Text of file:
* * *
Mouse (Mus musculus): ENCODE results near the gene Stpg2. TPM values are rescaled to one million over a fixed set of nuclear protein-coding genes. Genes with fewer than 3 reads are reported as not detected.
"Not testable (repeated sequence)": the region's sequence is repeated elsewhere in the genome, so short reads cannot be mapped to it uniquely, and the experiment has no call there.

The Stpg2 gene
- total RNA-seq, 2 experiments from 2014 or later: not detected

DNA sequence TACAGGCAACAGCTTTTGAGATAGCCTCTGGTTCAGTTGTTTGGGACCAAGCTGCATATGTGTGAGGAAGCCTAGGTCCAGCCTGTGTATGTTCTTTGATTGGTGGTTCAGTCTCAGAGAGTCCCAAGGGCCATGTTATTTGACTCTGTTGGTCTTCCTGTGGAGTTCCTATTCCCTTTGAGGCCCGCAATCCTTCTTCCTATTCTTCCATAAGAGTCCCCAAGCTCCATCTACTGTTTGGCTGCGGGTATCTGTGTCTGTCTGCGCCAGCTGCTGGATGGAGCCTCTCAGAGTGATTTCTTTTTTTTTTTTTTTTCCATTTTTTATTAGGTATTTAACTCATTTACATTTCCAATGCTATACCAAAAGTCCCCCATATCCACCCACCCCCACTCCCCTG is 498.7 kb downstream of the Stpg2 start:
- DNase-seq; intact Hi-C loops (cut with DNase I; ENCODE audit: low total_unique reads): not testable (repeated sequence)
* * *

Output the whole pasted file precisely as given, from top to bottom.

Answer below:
Mouse (Mus musculus): ENCODE results near the gene Stpg2. TPM values are rescaled to one million over a fixed set of nuclear protein-coding genes. Genes with fewer than 3 reads are reported as not detected.
"Not testable (repeated sequence)": the region's sequence is repeated elsewhere in the genome, so short reads cannot be mapped to it uniquely, and the experiment has no call there.

The Stpg2 gene
- total RNA-seq, 2 experiments from 2014 or later: not detected

DNA sequence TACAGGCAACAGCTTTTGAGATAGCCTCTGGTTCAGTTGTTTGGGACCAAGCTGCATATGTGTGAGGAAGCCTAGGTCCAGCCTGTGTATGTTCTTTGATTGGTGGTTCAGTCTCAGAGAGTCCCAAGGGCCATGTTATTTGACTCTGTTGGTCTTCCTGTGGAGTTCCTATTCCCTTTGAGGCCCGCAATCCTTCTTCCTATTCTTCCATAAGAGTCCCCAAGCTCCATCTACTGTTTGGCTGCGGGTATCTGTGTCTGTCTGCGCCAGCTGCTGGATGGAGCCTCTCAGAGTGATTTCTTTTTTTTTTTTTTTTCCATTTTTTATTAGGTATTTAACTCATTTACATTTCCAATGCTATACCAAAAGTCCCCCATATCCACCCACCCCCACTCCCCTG is 498.7 kb downstream of the Stpg2 start:
- DNase-seq; intact Hi-C loops (cut with DNase I; ENCODE audit: low total_unique reads): not testable (repeated sequence)